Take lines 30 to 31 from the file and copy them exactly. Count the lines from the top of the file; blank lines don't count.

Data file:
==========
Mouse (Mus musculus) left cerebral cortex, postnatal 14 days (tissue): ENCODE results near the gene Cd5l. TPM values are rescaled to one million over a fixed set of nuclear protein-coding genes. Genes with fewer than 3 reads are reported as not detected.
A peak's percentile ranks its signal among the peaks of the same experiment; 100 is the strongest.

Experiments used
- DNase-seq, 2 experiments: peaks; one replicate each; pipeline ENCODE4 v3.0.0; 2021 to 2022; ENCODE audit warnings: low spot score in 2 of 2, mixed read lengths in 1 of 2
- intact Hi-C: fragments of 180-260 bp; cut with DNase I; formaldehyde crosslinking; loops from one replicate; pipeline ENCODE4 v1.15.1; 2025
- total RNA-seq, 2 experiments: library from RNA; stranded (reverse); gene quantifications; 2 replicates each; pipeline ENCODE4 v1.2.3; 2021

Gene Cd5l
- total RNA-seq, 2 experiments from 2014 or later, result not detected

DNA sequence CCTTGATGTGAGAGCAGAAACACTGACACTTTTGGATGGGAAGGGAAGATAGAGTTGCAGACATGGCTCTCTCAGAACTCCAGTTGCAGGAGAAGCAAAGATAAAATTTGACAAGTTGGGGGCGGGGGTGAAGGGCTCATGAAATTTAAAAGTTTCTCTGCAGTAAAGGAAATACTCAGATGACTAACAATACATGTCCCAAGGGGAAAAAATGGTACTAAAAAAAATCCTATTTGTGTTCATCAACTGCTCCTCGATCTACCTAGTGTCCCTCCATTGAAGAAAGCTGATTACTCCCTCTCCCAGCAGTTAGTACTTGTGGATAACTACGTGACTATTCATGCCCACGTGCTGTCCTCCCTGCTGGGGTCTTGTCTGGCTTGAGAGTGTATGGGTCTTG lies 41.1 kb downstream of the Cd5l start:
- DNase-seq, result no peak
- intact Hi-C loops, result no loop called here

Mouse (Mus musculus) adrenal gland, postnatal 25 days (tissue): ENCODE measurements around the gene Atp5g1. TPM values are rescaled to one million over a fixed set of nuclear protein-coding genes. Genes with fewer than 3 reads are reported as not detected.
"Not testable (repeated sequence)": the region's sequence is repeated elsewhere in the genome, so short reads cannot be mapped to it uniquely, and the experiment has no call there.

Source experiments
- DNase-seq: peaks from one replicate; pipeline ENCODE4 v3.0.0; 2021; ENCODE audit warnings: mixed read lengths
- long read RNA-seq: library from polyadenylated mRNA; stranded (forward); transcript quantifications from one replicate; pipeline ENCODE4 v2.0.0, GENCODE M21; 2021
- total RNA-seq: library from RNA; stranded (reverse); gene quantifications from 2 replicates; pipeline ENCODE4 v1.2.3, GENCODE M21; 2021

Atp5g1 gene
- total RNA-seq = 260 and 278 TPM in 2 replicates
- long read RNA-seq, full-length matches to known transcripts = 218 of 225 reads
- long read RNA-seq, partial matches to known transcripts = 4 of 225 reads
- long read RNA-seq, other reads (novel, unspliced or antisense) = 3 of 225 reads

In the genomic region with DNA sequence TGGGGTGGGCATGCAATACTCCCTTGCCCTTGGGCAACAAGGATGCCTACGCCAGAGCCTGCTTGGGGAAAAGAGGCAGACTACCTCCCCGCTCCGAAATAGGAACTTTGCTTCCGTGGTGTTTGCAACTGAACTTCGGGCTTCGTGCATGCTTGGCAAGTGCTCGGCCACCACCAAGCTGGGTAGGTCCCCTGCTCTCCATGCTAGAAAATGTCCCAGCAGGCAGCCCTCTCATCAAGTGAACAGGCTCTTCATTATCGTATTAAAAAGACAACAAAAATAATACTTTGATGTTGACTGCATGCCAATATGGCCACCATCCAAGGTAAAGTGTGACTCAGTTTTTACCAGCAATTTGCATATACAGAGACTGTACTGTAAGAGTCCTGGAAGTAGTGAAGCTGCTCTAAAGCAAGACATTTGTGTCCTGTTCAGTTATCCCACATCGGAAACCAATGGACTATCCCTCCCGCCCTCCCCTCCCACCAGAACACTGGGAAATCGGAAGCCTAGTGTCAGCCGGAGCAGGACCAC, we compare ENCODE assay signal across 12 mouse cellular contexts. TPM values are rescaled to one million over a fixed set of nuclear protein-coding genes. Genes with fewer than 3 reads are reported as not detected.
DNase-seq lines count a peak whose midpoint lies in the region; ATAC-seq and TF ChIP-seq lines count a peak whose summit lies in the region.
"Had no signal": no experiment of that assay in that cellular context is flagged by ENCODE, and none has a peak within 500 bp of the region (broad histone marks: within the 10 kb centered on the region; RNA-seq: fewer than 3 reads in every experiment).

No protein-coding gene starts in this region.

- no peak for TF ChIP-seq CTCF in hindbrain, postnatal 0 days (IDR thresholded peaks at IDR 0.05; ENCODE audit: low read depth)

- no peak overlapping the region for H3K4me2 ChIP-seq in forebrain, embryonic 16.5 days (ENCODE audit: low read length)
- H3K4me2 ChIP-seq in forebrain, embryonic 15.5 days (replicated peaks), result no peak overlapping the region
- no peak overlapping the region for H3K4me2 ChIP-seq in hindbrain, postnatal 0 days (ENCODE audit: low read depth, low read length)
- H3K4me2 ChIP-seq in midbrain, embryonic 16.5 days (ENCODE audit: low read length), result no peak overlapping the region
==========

- no peak overlapping the region for H3K4me2 ChIP-seq in hindbrain, postnatal 0 days (ENCODE audit: low read depth, low read length)
- H3K4me2 ChIP-seq in midbrain, embryonic 16.5 days (ENCODE audit: low read length), result no peak overlapping the region